We should resolve to pray daily that God search our hearts, help us to know ourselves, and strengthen our resolve to act on the knowledge. Hiding from ourselves is hiding from God. But when God searches the soul, we are given the light to live faithfully.
– Upper Room

Search me, O God, and know my heart;
try me, and know my thoughts.
– Psalm 139:23

As a Christian, my calling is clear. In this life
I don't get to play God, I get to imitate Jesus.
– FaceBook ñ submitted by J. Pavlovitz

O God, thank you for Jesus,
our perfect friend. Amen.
– Upper Room


Remember that summer vacations are a wonderful time to bring friends to Sunday Worship in a more casual setting at 10:00 a.m. We will resume our normal worship schedule on September 10 at 10:30 a.m.

In addition, the Adult Bible Study class will resume on September 10 at 9:15 a.m. and the Children's class will resume during worship. Watch your bulletins for more information.

Have a safe and spiritually refreshing summer!


Due to low registration numbers, Peace Camp 2017 has been cancelled. We are currently meeting to determine how to move forward with this ministry.


We hope you will join us for our annual church picnic on Sunday, August 6, at Hemlock Park.

We have rented a shelter and will have our morning worship service there at 10:00 a.m. before the picnic. The shelter is very close to the parking lot, accessible to all and has its own bathrooms. We hope you will come and bring your friends for a unique worship experience followed by the usual food and fun. We will provide the meat and buns for grilling, condiments and beverages; you may sign up to bring salad, chips or dessert.

The city has a “Splash Pad” at Hemlock Park! So, bring a towel and a change of clothes if you want to go play in the water!

For planning purposes, if you are attending, please sign up on the sheet in the library or call the church office.


Our Taize Worship Service will NOT be offered in July and August.

Join us Tuesday, September 5 @ 7:00 p.m.


On June 12, the Engage! Book Group met in the lounge to discuss Tell Me How It Ends: An Essay in 40 Questions by Valeria Luiselli. Although this book is only 100 pages long, we spent a good hour discussing issues surrounding immigration and refugees including the difference between those who are immigrants and those who are refugees. We also discussed how the author became involved with the lives of the children who were refugees from Central America. Luiselli's book does not provide answers; it does present a very moving look into the conditions that lead to social displacement and calls into question America's role in conditions that create refugees in our hemisphere.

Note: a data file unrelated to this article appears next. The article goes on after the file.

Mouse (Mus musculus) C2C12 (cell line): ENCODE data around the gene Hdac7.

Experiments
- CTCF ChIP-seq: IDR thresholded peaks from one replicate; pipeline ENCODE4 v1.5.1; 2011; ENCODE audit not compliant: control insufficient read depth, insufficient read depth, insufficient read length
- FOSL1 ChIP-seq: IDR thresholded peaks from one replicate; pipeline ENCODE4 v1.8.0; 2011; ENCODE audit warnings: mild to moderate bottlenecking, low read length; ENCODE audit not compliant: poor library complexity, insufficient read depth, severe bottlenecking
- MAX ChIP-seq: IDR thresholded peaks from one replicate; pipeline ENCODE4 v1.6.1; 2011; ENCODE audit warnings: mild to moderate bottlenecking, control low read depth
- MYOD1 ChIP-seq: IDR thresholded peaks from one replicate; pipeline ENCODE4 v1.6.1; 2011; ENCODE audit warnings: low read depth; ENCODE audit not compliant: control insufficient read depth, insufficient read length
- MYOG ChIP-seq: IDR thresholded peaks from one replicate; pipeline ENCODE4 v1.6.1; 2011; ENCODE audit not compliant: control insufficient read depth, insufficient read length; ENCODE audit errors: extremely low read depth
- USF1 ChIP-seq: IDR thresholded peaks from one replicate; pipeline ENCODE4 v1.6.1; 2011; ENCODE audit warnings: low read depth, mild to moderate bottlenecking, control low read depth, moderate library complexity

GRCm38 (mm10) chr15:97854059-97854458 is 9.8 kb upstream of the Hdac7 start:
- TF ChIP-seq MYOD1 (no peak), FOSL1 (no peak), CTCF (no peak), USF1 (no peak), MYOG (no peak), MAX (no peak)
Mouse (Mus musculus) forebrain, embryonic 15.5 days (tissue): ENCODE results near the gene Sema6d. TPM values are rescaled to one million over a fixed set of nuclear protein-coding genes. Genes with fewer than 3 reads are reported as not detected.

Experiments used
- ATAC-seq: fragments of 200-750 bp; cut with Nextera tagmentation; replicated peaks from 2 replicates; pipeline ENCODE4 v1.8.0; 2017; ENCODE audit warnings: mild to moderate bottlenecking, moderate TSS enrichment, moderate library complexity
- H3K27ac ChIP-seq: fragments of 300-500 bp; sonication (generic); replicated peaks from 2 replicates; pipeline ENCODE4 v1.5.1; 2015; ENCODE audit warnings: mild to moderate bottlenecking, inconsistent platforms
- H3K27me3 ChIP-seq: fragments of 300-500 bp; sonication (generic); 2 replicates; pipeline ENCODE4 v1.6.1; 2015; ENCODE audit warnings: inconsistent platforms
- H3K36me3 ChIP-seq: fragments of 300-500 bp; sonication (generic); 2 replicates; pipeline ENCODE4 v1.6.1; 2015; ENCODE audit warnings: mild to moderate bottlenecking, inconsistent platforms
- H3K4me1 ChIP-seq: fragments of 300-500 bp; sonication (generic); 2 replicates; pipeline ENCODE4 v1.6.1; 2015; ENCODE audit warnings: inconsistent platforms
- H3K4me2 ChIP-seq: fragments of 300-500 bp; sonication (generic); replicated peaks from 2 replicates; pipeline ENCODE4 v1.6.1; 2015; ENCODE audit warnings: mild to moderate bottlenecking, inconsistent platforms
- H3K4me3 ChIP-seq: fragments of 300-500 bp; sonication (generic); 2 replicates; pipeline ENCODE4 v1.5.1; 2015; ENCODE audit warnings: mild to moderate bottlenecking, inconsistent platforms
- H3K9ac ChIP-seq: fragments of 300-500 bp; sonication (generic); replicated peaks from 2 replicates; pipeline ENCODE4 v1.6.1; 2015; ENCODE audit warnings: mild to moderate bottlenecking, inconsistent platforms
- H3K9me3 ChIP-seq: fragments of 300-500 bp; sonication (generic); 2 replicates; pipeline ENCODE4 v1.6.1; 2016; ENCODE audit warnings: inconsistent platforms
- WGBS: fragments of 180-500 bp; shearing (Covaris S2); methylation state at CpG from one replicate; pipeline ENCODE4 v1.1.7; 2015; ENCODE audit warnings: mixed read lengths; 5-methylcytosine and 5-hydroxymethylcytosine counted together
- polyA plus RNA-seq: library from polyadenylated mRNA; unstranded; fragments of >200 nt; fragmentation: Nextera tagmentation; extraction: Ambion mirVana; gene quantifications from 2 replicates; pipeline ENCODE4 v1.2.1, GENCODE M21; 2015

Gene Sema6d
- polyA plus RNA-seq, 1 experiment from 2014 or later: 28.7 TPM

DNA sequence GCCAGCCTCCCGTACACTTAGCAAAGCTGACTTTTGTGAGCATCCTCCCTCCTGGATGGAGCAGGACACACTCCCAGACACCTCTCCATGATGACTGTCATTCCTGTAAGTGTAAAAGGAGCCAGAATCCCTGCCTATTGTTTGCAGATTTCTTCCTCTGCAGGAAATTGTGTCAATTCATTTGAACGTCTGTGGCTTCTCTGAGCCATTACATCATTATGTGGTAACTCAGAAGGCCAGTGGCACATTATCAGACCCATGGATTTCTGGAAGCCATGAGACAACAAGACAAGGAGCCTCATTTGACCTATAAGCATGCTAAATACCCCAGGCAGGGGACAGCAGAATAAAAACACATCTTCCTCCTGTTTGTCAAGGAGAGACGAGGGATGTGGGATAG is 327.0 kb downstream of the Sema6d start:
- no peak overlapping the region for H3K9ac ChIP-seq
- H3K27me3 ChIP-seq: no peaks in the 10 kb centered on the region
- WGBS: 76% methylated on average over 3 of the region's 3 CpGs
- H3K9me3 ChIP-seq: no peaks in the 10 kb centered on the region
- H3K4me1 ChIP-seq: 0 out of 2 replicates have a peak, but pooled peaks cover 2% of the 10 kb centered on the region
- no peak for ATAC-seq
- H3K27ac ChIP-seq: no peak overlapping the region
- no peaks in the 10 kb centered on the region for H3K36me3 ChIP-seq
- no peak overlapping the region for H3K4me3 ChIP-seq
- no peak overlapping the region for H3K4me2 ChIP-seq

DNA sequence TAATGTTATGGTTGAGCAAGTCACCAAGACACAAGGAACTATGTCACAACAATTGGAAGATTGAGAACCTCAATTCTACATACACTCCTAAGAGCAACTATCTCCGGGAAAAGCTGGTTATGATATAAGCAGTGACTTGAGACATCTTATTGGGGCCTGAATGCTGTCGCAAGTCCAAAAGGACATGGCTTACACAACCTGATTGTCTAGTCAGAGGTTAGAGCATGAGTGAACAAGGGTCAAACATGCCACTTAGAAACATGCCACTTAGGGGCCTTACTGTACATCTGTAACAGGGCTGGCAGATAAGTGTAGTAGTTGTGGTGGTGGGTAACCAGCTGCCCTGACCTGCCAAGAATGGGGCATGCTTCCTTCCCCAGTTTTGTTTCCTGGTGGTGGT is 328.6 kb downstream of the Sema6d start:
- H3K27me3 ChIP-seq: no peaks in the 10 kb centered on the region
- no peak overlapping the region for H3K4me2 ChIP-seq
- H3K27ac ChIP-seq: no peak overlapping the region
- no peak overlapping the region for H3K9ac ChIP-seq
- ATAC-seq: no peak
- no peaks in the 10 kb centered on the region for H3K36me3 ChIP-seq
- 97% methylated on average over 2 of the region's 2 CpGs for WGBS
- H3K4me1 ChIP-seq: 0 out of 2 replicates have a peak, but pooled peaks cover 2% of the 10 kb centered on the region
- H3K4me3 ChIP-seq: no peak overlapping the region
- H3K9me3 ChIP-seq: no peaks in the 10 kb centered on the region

For our next book, we will read Homegoing by Yaa Gyasi. Jean Zimmerman in a review of this book for NPR states: “In Homegoing, a first novel that brims with compassion, writer Yaa Gyasi begins where the horrific Middle Passage began for so many, at the ‘glowing white’ Castle, one of about forty commercial fortresses erected by Europeans on the Gold Coast. The structure looms like a curse over Gyasi's sprawling epic of African families exploited by — and at times exploiting — the traffic in human chattel, tracing the 300-year-long repercussions of an original sin.”

The Engage! Book Group will meet on Wednesday, September 20, at 6:15 p.m. for a pizza and salad dinner. The book discussion will begin at 7:00 p.m. Homegoing is available in Kindle as well as hard cover and paperback.

Don't forget to mark your calendars for Sunday, August 6, for our Annual Worship in the Park in the Hemlock Shelter in Dearborn's Hemlock Park. This year our outdoor service falls on the first Sunday of the month, which means that we will also be celebrating communion on that day. Of course, the church picnic immediately follows the worship service. Come rain or shine and enjoy a time of worship, food, and fellowship.


As you travel this summer, staying at hotels/motels, please remember the Presbyterian Women's Ingathering is in need of personal care items for personal kits. These kits are distributed to homeless shelters around the Detroit area.

We need SAMPLE sizes of: bar soap, shampoo, conditioner, deodorant, mouthwash and toothpaste. We also need toothbrushes and disposable razors. We do not need shower caps and sewing kits.

There is a basket on the table in the library for donations.
     Thank you.


Our new ministry of Blessings in a Backpack, providing McDonald School children with supplementary food for the weekend, is off to a good start but more funds are needed to be ready for the 2017 – 2018 school year. Any size donation would be helpful! The more people who donate, the more we all OWN THE PROGRAM. To contribute, please make the checks payable to Littlefield Church. The church will send on all contributions at one time. Thanks for your help. If you wish to learn more about the program, please see the Michigan website at


Who we are:
We are a community of ordinary people
committed to growing together as disciples of Jesus Christ
through worship, fellowship, learning, prayer, and mission.

Why we exist:
To love God, one another, and all people.
To show God's love in our work for peace and justice.